contributor.author: Joaquin M. Pizarro

title.none: Nauerth, ed. and trans., Liber Pontificalis (Pizarro)

identifier.other: baj9928.9704.002 97.04.02

identifier.issn: 1096-746X

description.statementofresponsibility: Joaquin M. Pizarro, SUNY Stony Brook, JMPIZARRO@ccmail.sunysb.edu

publisher.none: .

date.issued: 1997

identifier.citation: Nauerth, Claudia, ed. and trans. Liber Pontificalis: Bischofsbuch. Fontes Christiani 21/1 and 2. Freiburg: Herder, 1996. Pp. 642. ISBN: ISBN 3-451-22112-8.

type.none: Review

relation.ispartof: Bryn Mawr Medieval Review

The Medieval Review 97.04.02

Nauerth, Claudia, ed. and trans. Liber Pontificalis: Bischofsbuch. Fontes Christiani 21/1 and 2. Freiburg: Herder, 1996. Pp. 642. ISBN: ISBN 3-451-22112-8.

Reviewed by:

Joaquin M. Pizarro
SUNY Stony Brook
JMPIZARRO@ccmail.sunysb.edu

Agnellus of Ravenna's Liber pontificalis ecclesiae Ravennatis (LPR), one of the most important historical narratives of the ninth century, has for many years been accessible only in Oswald Holder-Egger's edition of 1878 for the Monumenta Germaniae Historica and in Alessandro Testi Rasponi's incomplete edition of 1924 for the Rerum italicarum scriptores. This attractive two- volume version prepared by Claudia Nauerth for the Fontes Christiani will therefore be highly welcome to scholars interested in Ravenna, early medieval Italy, or early medieval Latin literature. It cannot be called a new edition, for it reprints Holder-Egger's Latin text, with very few corrections or emendations, and the textual apparatus too is derived from that of the Monumenta edition, but the explanatory notes are new, and there is a good German translation on facing pages. In addition, the seventy five- page introduction covers much new scholarship on Agnellus and includes an extremely useful analytic summary of the LPR as well as side-by-side chronological lists of the bishops and archbishops of Ravenna as proposed by E. Stein, Friedrich Deichmann, and the two most recent students of the subject, Ruggero Benericetti and Deborah Mauskopf Deliyannis. (Because of the date of publication of the book, Nauerth was able to make use of Benericetti's critical study of 1994 and Deliyannis's dissertation of 1995 only in the introduction.) A particularly valuable aspect of her explanatory notes is that they make full use of Friedrich Deichmann's monumental work on the archeology of Ravenna to clarify Agnellus's frequent references to places, buildings, and works of art. The results of Sylviane Lazard's investigation of Agnellus's Hellenisms have also been incorporated into the notes. There are indexes of scriptural citations, characters, modern and contemporary scholars, topography and monuments, and general subjects.

Claudia Nauerth teaches early Christian archeology at Heidelberg, and has already published a monograph on Agnellus as antiquarian and archeologist, so it is not surprising that the focus of interest in her presentation of the text should be art-historical and archeological. That has been the dominant tradition of scholarship on this author, and we owe to it some of the most important studies on the LPR. Agnellus's importance as a literary figure, however, is considerable, and recent surveys of early medieval Latin literature (by Brunhölzl, Vinay, Onnerfors for instance) have ranked him among the most important and interesting voices of the ninth century. So it is a pity that this new version of his book, handsomely produced and made more accessible by the accompanying translation, should follow its antiquarian agenda so exclusively. Literary sources are given only indirectly, if at all, by reference to the notes in Testi Rasponi. This creates a serious practical problem for all non-antiquarian readers, who will have to keep a copy of Testi Rasponi at hand just to make sense of these notes. Current scholarship on the genre of the LPR and on Agnellus's large measure of originality within that genre is listed neither in the notes nor in the bibliography: the work of Michel Sot, the leading expert on gesta episcoporum, needs to be mentioned at the very least. The bibliography is in fact far from complete, even from the point of view of archeology. Bryan Ward-Perkins's fundamental study of public building in late antique and early medieval Italy (1984), for instance, has not been consulted, though it might have changed the editor's mind as to the evidential value of Agnellus's reference to bathhouses and public theatricals in chapter 128.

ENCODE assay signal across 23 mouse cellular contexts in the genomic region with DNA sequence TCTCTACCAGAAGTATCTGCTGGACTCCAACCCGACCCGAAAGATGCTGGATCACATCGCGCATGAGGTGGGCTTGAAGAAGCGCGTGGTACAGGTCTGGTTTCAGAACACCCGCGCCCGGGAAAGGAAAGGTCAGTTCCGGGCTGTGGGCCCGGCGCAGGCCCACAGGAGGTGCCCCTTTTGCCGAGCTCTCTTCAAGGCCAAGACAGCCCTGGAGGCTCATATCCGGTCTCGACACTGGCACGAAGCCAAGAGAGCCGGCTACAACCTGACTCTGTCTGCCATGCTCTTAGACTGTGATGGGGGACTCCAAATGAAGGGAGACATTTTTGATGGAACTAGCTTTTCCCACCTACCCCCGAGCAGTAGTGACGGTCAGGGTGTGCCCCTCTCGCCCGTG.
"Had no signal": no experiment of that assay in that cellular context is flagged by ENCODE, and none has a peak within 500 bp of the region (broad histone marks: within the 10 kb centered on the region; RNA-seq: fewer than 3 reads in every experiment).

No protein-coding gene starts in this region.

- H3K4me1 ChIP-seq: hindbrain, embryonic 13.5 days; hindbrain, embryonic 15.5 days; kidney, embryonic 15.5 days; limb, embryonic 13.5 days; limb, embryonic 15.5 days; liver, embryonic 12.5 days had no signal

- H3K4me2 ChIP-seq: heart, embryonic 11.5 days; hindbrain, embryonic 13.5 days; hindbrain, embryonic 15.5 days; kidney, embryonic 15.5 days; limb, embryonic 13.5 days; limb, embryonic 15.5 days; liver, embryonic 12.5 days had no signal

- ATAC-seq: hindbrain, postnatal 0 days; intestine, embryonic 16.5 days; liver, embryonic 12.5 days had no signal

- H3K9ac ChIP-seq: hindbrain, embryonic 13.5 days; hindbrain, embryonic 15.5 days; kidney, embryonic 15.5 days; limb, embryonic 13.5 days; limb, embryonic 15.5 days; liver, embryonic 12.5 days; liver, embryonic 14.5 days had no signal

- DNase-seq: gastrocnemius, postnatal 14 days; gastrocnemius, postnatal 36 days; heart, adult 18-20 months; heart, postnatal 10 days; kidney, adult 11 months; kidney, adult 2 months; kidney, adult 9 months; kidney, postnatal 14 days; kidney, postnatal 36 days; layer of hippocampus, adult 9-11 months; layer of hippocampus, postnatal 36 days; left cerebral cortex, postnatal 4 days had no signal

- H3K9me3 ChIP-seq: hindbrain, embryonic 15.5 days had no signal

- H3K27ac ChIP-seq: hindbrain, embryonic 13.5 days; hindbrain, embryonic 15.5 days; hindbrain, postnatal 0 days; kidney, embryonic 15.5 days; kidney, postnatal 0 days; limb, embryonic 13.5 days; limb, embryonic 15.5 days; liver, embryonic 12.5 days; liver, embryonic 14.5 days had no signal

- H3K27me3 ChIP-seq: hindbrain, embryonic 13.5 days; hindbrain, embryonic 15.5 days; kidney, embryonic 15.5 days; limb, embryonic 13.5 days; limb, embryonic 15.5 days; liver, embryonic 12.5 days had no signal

The translation is spirited and captures many of the qualities of Agnellus as narrator, historian, and occasional preacher. Here and there I would have translated otherwise. In chapter 37, for example, where Nauerth has Attila's armies advancing toward Ravenna "so that his [i.e. Attila's] enemies might lie scattered like a swarm of locusts on sandy places" (ut...illius hostes ut multitudo locustarum per sablonosa loca fusa iacerent), hostes should be translated "armies", for Attila's own troops are meant. The simile echoes Judges 7,12, where it describes an army and not the peaceful inhabitants of cities. In that same chapter of the LPR, Bishop Johannes goes out to meet the Hun " indutus scema angelica". Nauerth translates "einem Engel gleich gekleidet," i.e. "dressed like an angel," but the phrase renders a Greek expression and means simply "wearing a monastic robe." On the whole, however, the German version is exact and attractive, and in my opinion preferable to the only other translation of Agnellus into a modern European language, Mario Pierpaoli's Il libro di Agnello istorico (Ravenna, 1988).

Nauerth's Agnellus will be greeted with pleasure and interest by all admirers of this fascinating author as a sign of the growing attention his work has been receiving in recent times. For a brand new Latin text and the extensive annotation the LPR calls for, they will have to wait for the publication of Deborah Mauskopf Deliyannis's forthcoming edition.